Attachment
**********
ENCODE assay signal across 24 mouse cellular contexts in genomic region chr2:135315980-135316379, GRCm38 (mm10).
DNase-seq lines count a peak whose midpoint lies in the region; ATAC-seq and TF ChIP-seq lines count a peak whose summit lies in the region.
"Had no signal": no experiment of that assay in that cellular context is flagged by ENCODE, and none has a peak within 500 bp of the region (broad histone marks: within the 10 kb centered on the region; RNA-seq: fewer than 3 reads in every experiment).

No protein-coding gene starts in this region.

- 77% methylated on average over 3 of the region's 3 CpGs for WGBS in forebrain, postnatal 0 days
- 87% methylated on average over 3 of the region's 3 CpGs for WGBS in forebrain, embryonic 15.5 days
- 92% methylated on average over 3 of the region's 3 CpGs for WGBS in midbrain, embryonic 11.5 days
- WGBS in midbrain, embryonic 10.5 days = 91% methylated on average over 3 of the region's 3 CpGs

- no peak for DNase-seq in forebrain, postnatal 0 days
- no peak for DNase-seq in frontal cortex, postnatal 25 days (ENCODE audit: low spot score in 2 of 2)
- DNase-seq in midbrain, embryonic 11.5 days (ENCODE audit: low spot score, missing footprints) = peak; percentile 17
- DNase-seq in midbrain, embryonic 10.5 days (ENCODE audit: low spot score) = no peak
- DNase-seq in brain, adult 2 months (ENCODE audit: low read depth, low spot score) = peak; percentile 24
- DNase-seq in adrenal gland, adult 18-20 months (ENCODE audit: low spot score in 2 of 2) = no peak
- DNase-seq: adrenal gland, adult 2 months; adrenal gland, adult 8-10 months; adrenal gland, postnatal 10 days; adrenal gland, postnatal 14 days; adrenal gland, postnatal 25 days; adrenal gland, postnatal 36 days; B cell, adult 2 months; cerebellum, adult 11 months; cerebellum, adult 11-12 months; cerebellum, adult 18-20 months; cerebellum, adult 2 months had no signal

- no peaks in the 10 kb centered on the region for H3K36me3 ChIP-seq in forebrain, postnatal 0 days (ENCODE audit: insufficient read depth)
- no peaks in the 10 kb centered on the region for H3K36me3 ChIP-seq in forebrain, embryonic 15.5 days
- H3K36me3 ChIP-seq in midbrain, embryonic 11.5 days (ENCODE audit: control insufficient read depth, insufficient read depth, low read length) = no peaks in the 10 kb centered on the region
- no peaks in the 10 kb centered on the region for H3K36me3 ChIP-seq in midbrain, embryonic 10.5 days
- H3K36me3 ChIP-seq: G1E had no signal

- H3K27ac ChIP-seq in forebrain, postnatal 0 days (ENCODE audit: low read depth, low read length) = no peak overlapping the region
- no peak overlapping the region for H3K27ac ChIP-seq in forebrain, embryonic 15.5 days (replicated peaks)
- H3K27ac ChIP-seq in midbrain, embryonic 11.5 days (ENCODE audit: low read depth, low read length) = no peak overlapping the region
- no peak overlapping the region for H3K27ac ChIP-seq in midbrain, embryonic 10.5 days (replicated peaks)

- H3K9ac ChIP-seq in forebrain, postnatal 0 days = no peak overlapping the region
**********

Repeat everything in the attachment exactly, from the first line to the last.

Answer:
ENCODE assay signal across 24 mouse cellular contexts in genomic region chr2:135315980-135316379, GRCm38 (mm10).
DNase-seq lines count a peak whose midpoint lies in the region; ATAC-seq and TF ChIP-seq lines count a peak whose summit lies in the region.
"Had no signal": no experiment of that assay in that cellular context is flagged by ENCODE, and none has a peak within 500 bp of the region (broad histone marks: within the 10 kb centered on the region; RNA-seq: fewer than 3 reads in every experiment).

No protein-coding gene starts in this region.

- 77% methylated on average over 3 of the region's 3 CpGs for WGBS in forebrain, postnatal 0 days
- 87% methylated on average over 3 of the region's 3 CpGs for WGBS in forebrain, embryonic 15.5 days
- 92% methylated on average over 3 of the region's 3 CpGs for WGBS in midbrain, embryonic 11.5 days
- WGBS in midbrain, embryonic 10.5 days = 91% methylated on average over 3 of the region's 3 CpGs

- no peak for DNase-seq in forebrain, postnatal 0 days
- no peak for DNase-seq in frontal cortex, postnatal 25 days (ENCODE audit: low spot score in 2 of 2)
- DNase-seq in midbrain, embryonic 11.5 days (ENCODE audit: low spot score, missing footprints) = peak; percentile 17
- DNase-seq in midbrain, embryonic 10.5 days (ENCODE audit: low spot score) = no peak
- DNase-seq in brain, adult 2 months (ENCODE audit: low read depth, low spot score) = peak; percentile 24
- DNase-seq in adrenal gland, adult 18-20 months (ENCODE audit: low spot score in 2 of 2) = no peak
- DNase-seq: adrenal gland, adult 2 months; adrenal gland, adult 8-10 months; adrenal gland, postnatal 10 days; adrenal gland, postnatal 14 days; adrenal gland, postnatal 25 days; adrenal gland, postnatal 36 days; B cell, adult 2 months; cerebellum, adult 11 months; cerebellum, adult 11-12 months; cerebellum, adult 18-20 months; cerebellum, adult 2 months had no signal

- no peaks in the 10 kb centered on the region for H3K36me3 ChIP-seq in forebrain, postnatal 0 days (ENCODE audit: insufficient read depth)
- no peaks in the 10 kb centered on the region for H3K36me3 ChIP-seq in forebrain, embryonic 15.5 days
- H3K36me3 ChIP-seq in midbrain, embryonic 11.5 days (ENCODE audit: control insufficient read depth, insufficient read depth, low read length) = no peaks in the 10 kb centered on the region
- no peaks in the 10 kb centered on the region for H3K36me3 ChIP-seq in midbrain, embryonic 10.5 days
- H3K36me3 ChIP-seq: G1E had no signal

- H3K27ac ChIP-seq in forebrain, postnatal 0 days (ENCODE audit: low read depth, low read length) = no peak overlapping the region
- no peak overlapping the region for H3K27ac ChIP-seq in forebrain, embryonic 15.5 days (replicated peaks)
- H3K27ac ChIP-seq in midbrain, embryonic 11.5 days (ENCODE audit: low read depth, low read length) = no peak overlapping the region
- no peak overlapping the region for H3K27ac ChIP-seq in midbrain, embryonic 10.5 days (replicated peaks)

- H3K9ac ChIP-seq in forebrain, postnatal 0 days = no peak overlapping the region